Asset Valuation Reserve (AVR)

What Is an Asset Valuation Reserve (AVR)?

An asset valuation reserve (AVR) is capital required to be set aside to cover a company against unexpected debt. The asset valuation reserve (AVR) serves as a backup for equity and credit losses. A reserve will have capital gains or losses credited or debited against the reserve account.

Key Takeaways

  • An asset valuation reserve (AVR) refers to capital that is set aside to cover any unexpected debt.
  • Equity and credit losses can be covered by an asset valuation reserve (AVR) to mitigate potential business risks.
  • The two components of an asset valuation reserve (AVR) are the default component and the equity component.
  • The insurance industry and the banking industry are two industries required to have asset valuation reserves (AVRs) set forth by their governing body.

Understanding an Asset Valuation Reserve (AVR)

The intent of an asset valuation reserve (AVR) is to function as a failsafe or safety net of capital that can be accessed in the event of credit or equity losses that might adversely affect an organization’s ability to meet and fulfill its obligations.

Usually, the asset valuation reserve (AVR) consists of two components, a default component, and an equity component. The default component protects against future credit-related losses related to credit products and the equity component against losses related to a company's assets.

Contributions are typically made at least annually toward an asset valuation reserve (AVR). There is a certain amount of risk when a company acquires an asset. For example, the cash flow expected from the asset could miss its anticipated targets or there might be an overall change in the value of an asset, such as depreciation, or there could be adverse effects of bad debt. To build up the asset valuation reserve (AVR), a company’s earnings may see a recurring charge to be put toward such an allowance.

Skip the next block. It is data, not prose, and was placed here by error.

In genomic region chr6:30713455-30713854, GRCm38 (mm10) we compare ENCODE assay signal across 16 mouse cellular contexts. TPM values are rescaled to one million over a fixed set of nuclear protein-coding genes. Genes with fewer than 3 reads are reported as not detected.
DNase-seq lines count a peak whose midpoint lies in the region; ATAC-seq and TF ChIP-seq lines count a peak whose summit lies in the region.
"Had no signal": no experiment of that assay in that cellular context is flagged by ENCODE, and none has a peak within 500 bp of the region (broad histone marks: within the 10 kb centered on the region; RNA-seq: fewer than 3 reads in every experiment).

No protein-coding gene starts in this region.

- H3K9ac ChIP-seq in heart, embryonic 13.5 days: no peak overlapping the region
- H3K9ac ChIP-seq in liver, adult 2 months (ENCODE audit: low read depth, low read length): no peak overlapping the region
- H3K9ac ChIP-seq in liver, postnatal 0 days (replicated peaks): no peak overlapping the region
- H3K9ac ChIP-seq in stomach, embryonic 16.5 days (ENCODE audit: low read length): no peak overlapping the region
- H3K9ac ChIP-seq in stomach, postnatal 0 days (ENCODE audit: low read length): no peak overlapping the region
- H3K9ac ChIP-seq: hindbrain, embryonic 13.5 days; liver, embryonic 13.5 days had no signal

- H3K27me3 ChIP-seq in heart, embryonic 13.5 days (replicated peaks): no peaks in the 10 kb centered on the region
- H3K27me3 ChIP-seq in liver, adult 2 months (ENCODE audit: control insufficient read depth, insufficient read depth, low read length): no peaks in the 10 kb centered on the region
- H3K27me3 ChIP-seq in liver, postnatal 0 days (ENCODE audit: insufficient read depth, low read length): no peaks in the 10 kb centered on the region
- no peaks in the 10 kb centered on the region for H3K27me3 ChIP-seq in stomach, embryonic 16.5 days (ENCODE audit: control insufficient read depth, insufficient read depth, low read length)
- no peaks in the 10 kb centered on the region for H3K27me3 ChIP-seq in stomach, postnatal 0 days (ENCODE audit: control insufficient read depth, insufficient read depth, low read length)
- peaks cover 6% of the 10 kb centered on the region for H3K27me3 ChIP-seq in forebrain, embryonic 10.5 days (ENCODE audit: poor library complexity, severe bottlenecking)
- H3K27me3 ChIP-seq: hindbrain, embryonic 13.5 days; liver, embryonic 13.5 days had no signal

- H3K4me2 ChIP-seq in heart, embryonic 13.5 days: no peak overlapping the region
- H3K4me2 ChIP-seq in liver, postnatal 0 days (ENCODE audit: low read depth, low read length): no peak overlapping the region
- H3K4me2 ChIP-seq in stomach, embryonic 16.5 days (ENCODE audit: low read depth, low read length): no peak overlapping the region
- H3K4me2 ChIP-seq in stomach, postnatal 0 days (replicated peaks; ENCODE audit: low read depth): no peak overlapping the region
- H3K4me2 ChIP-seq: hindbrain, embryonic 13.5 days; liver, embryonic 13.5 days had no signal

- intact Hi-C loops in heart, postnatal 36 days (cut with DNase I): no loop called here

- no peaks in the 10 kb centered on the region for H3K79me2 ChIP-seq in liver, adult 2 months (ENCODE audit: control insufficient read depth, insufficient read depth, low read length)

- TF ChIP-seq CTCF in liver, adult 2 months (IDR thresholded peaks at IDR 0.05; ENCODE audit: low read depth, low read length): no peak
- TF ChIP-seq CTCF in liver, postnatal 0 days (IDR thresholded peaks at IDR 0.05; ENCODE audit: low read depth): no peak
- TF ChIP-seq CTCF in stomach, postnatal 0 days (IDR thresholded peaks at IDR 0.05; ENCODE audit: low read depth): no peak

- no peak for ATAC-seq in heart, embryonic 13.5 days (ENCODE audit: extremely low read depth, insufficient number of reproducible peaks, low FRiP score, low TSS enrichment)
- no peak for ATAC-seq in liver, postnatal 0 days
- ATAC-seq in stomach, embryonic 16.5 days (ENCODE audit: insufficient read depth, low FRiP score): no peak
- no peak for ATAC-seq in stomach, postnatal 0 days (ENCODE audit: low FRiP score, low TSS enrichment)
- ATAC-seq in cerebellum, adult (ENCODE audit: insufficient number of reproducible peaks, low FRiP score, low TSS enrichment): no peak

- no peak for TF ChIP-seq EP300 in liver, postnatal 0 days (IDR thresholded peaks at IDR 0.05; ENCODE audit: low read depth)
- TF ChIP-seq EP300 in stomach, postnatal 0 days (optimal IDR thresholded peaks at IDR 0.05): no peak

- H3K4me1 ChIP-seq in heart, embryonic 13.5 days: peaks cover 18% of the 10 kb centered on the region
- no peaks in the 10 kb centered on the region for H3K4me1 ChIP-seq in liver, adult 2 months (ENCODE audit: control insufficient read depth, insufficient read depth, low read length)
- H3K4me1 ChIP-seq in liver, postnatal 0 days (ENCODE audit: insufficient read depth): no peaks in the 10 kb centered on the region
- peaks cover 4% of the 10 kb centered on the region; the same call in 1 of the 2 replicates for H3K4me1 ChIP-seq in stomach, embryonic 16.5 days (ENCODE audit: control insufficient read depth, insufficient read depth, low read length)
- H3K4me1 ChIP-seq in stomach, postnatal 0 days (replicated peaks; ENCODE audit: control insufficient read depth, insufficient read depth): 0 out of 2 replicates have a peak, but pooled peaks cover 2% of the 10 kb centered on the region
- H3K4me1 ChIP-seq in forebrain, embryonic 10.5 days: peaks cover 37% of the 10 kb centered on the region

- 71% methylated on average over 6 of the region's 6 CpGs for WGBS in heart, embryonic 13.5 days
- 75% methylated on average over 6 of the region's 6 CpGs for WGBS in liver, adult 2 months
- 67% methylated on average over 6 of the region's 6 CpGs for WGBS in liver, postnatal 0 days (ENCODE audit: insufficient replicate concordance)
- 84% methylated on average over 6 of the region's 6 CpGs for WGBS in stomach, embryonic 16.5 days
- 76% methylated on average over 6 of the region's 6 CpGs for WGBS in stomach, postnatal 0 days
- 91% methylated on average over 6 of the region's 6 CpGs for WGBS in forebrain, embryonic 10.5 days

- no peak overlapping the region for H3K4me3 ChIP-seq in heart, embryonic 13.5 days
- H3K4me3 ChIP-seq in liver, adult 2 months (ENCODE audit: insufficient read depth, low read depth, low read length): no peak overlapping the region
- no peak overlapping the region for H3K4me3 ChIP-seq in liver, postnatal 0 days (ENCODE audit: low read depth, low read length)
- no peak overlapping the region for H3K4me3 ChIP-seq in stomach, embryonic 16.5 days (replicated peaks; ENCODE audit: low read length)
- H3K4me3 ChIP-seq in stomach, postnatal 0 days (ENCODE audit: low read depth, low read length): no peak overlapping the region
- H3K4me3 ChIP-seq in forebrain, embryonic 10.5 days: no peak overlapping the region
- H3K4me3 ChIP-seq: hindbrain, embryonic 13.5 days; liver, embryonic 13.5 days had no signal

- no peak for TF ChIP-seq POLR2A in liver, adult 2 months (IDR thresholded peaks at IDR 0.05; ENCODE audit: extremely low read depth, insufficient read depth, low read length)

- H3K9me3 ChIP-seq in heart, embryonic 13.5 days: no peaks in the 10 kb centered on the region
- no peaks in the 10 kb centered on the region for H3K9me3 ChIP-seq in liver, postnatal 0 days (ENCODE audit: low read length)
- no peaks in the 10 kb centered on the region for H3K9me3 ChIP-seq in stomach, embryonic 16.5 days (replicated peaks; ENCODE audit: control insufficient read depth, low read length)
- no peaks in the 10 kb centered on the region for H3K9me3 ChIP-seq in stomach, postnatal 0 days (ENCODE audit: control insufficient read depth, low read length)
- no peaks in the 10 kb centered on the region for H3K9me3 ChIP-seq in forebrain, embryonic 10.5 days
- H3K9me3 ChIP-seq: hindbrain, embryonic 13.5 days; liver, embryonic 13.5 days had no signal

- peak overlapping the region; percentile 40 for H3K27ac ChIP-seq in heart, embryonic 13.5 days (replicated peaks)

The asset valuation reserve (AVR) is meant to mitigate the fallout of such potential risks along the lines of other types of reserves. As an asset valuation reserve (AVR) is amassed, especially among insurance companies, it typically reduces outstanding cash surpluses that could be used for other purposes, such as paying dividends.

Asset Valuation Reserves (AVRs) in Industries

The insurance industry is one industry in which an asset valuation reserve (AVR) is mandated. The National Association of Insurance Commissioners (NAIC) requires domestic insurers to maintain an asset valuation reserve (AVR) to cover policyholder claims in the event of financial issues at the insurer.

The NAIC also mandates a liability reserve be kept to cover claims in real estate and mortgages. The equity component has provisions for common stocks, real estate, and other invested assets, such as bonds.

Actuarial calculations are used to find the amount of asset valuation reserve (AVR) that is necessary to cover different assets. This might also be done by making estimates of future losses the company believes it will be exposed to. Credit and equity capital gains and losses, whether realized or unrealized, are factored as debits or credits towards such a reserve.

The banking sector is also subjected to asset valuation reserves (AVRs) in the form of reserve ratios, requiring them to keep a certain amount of deposits on hand. This is to ensure that in times of financial stress, clients will be able to withdraw their deposits and prevent a possible bank run.

The reserve ratios for banks in the U.S. are mandated by the Federal Reserve, which stipulates the details in Regulation D, which sets forth all of the requirements for depository institutions.